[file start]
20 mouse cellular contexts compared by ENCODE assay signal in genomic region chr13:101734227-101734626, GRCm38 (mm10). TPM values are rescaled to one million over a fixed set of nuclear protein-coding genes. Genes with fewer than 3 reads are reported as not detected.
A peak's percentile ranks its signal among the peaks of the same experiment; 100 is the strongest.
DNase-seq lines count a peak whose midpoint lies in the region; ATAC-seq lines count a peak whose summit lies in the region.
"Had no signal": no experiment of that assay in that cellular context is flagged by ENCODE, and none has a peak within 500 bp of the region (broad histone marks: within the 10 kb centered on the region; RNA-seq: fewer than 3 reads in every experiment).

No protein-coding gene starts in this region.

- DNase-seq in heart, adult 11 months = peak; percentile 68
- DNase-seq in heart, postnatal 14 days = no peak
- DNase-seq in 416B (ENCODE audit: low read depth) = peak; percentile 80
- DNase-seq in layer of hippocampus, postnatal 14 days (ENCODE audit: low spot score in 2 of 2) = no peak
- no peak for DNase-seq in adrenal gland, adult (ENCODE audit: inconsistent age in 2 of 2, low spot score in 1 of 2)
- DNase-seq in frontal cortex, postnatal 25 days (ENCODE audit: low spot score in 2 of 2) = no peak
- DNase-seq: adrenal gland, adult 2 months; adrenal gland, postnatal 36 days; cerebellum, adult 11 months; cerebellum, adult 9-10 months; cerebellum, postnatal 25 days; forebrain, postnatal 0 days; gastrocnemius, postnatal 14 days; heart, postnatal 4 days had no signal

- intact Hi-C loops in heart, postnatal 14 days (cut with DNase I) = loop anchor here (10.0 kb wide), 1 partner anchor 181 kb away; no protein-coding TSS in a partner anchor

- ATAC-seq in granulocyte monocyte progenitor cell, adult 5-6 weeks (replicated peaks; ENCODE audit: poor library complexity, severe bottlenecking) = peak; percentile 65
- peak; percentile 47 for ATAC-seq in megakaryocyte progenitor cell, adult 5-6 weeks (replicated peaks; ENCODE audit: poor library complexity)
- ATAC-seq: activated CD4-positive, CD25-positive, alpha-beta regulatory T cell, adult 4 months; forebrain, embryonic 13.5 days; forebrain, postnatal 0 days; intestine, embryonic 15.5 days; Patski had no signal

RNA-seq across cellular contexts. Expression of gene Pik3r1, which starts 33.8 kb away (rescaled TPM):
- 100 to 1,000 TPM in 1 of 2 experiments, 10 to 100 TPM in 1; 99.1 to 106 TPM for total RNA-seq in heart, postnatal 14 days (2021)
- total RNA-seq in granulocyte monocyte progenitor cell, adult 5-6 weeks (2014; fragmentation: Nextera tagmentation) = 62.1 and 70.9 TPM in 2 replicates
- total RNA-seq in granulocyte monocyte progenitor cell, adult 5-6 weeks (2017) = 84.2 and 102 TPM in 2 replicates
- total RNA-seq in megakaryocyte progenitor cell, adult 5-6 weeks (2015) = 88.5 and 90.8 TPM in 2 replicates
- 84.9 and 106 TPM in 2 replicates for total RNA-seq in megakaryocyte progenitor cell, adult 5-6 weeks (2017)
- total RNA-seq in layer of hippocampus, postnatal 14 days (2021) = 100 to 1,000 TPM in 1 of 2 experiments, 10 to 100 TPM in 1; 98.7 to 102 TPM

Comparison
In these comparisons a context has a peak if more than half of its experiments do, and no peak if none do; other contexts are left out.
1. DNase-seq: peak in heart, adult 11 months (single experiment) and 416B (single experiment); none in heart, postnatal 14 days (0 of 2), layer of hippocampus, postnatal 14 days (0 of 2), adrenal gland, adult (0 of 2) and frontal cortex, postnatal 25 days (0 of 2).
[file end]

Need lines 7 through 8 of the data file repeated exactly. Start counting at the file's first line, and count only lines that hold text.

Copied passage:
- DNase-seq in heart, postnatal 14 days = no peak
- DNase-seq in 416B (ENCODE audit: low read depth) = peak; percentile 80